- China is the world's biggest market for electric vehicles.
- BYD is expected to overtake Tesla as the world's biggest EV maker when fourth-quarter data is released.
- China's control of battery supply chains and its focus on charging networks has boosted EV sales.
China's economy may be spluttering, with growth faltering and big property developers collapsing, but one industry has continued to rev harder.
China is the world's electric vehicle leader, with 64% of total production and 59% of global EV sales in 2022, according to the World Economic Forum.
BYD sold just 3,000 fewer EVs than Elon Musk's company in the three months to September 30. Analysts say it's highly likely to overtake Tesla when fourth-quarter data are released sometime in early January.
In contrast, BYD has focused on affordability, which has helped it win a wider range of customers and foster a new generation of EV drivers.
BYD's Song, Qin Plus, Dolphin, Yuan Plus, and Han models also feature in the top 10 top-selling EVs in the country. The only Tesla in that list is the Model Y, per the outlet.
"What BYD have done is try to serve a broader market base with more affordable vehicles, in addition to some entry-level luxury vehicles," Seth Goldstein, a Morningstar equity strategist, told Business Insider.
"They take the approach of offering vehicles to where there are the largest number of customers as a strategy to grow volumes. We see through the results, that's worked pretty well."
Goldstein said demand for Teslas remained strong, but argued Musk's company would have to "offer an affordable vehicle to compete with BYD" if it wanted to keep its crown as the global EV sales leader. Tesla sold 1.3 million cars worldwide last year, and Musk says he wants that number to hit 20 million by 2030.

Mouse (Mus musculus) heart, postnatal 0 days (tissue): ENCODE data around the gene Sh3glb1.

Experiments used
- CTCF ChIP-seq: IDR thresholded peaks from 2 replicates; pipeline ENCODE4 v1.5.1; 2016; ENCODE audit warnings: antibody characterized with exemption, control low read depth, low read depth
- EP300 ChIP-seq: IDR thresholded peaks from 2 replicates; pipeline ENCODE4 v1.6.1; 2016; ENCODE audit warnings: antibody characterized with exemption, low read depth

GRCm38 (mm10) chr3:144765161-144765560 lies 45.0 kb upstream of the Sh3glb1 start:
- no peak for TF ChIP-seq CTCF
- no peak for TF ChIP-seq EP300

Battery and charging infrastructure
Chinese companies have also benefited from China's control of EV battery supply chains and the government's drives to build charging networks.
Batteries account for around 30% to 50% of the cost of an EV. China has developed a significant advantage in the field partly thanks to its control of the supply chains needed to make the batteries, Ilaria Mazzocco, a senior fellow at the Center for Strategic and International Studies in Washington, DC, previously told Business Insider.
Chinese companies now "dominate labor and manufacturing infrastructure, as well as mining of critical materials required to make EVs," Morgan Stanley wrote in a July research report.
According to the report, "up to 90% of the EV battery supply chain relies on China," while China's two largest battery makers, CATL and BYD, control more than half of the market.
Competitors such as the US have been hamstrung by China's early moves in the sector, and they are now "more concerned about globalization-integrated supply chains" that were not an issue for the Chinese government, Mazzocco said.
China's government has also paid attention to a crucial piece of the EV jigsaw, according to Morningstar's Goldstein.
"China has the largest charging infrastructure network in the world in any highway system. Essentially every 50km along major highways there's going to be a high-powered charger – and this goes a long way in overcoming roadtrip anxiety," he told Business Insider.
Norway also has a similarly comprehensive network and Goldstein says such infrastructure encourages drivers to buy EVs — even without government subsidies. The Norwegian numbers speak for themselves: EVs account for 87% of new car sales, with plug-in hybrids at 6%, per InsideEV.
Beijing axed a EV subsidy scheme that'd been running for 11 years in 2022, but sales have still held up. China logged record EV sales in October and is expected to close out the year with another two strong months, according to Rho Motion data reported by Reuters.
"2023 is set to be another banner year for China in terms of EV sales," the data company said.
Seeing BYD overtake Tesla in the EV race may not bring any festive cheer for Elon Musk this holiday season. But perhaps he should be grateful the Chinese company only sells electric buses in America but not its cars – not yet anyway.
Stella Li, BYD's North American chief, told Bloomberg the company "doesn't need to go into every market – just ones it feels are ready for its offerings."